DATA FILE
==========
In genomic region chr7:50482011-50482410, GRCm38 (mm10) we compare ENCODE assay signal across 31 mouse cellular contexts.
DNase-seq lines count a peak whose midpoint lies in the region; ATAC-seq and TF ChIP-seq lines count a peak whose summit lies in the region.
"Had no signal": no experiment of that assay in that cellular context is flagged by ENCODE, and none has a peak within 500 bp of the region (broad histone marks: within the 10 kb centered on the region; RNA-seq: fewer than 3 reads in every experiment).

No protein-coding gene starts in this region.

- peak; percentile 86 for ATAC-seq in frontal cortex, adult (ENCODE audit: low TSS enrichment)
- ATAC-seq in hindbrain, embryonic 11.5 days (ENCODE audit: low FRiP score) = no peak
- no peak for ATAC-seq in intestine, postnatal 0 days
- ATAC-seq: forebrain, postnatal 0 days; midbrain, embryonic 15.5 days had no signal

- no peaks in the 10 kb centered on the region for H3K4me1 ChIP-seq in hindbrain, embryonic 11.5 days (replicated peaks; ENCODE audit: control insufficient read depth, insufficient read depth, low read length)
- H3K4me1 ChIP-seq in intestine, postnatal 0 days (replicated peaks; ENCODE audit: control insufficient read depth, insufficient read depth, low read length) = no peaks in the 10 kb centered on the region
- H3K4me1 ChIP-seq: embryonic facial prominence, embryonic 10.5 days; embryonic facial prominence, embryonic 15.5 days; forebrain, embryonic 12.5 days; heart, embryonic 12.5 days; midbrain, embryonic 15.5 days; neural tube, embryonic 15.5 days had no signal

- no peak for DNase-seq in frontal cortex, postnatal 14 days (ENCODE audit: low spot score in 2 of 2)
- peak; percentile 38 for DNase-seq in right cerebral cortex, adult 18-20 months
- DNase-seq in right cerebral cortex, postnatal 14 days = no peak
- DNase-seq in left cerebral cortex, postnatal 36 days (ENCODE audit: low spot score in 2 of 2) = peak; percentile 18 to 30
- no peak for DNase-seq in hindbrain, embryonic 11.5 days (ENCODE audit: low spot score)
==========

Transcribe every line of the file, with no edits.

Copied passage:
In genomic region chr7:50482011-50482410, GRCm38 (mm10) we compare ENCODE assay signal across 31 mouse cellular contexts.
DNase-seq lines count a peak whose midpoint lies in the region; ATAC-seq and TF ChIP-seq lines count a peak whose summit lies in the region.
"Had no signal": no experiment of that assay in that cellular context is flagged by ENCODE, and none has a peak within 500 bp of the region (broad histone marks: within the 10 kb centered on the region; RNA-seq: fewer than 3 reads in every experiment).

No protein-coding gene starts in this region.

- peak; percentile 86 for ATAC-seq in frontal cortex, adult (ENCODE audit: low TSS enrichment)
- ATAC-seq in hindbrain, embryonic 11.5 days (ENCODE audit: low FRiP score) = no peak
- no peak for ATAC-seq in intestine, postnatal 0 days
- ATAC-seq: forebrain, postnatal 0 days; midbrain, embryonic 15.5 days had no signal

- no peaks in the 10 kb centered on the region for H3K4me1 ChIP-seq in hindbrain, embryonic 11.5 days (replicated peaks; ENCODE audit: control insufficient read depth, insufficient read depth, low read length)
- H3K4me1 ChIP-seq in intestine, postnatal 0 days (replicated peaks; ENCODE audit: control insufficient read depth, insufficient read depth, low read length) = no peaks in the 10 kb centered on the region
- H3K4me1 ChIP-seq: embryonic facial prominence, embryonic 10.5 days; embryonic facial prominence, embryonic 15.5 days; forebrain, embryonic 12.5 days; heart, embryonic 12.5 days; midbrain, embryonic 15.5 days; neural tube, embryonic 15.5 days had no signal

- no peak for DNase-seq in frontal cortex, postnatal 14 days (ENCODE audit: low spot score in 2 of 2)
- peak; percentile 38 for DNase-seq in right cerebral cortex, adult 18-20 months
- DNase-seq in right cerebral cortex, postnatal 14 days = no peak
- DNase-seq in left cerebral cortex, postnatal 36 days (ENCODE audit: low spot score in 2 of 2) = peak; percentile 18 to 30
- no peak for DNase-seq in hindbrain, embryonic 11.5 days (ENCODE audit: low spot score)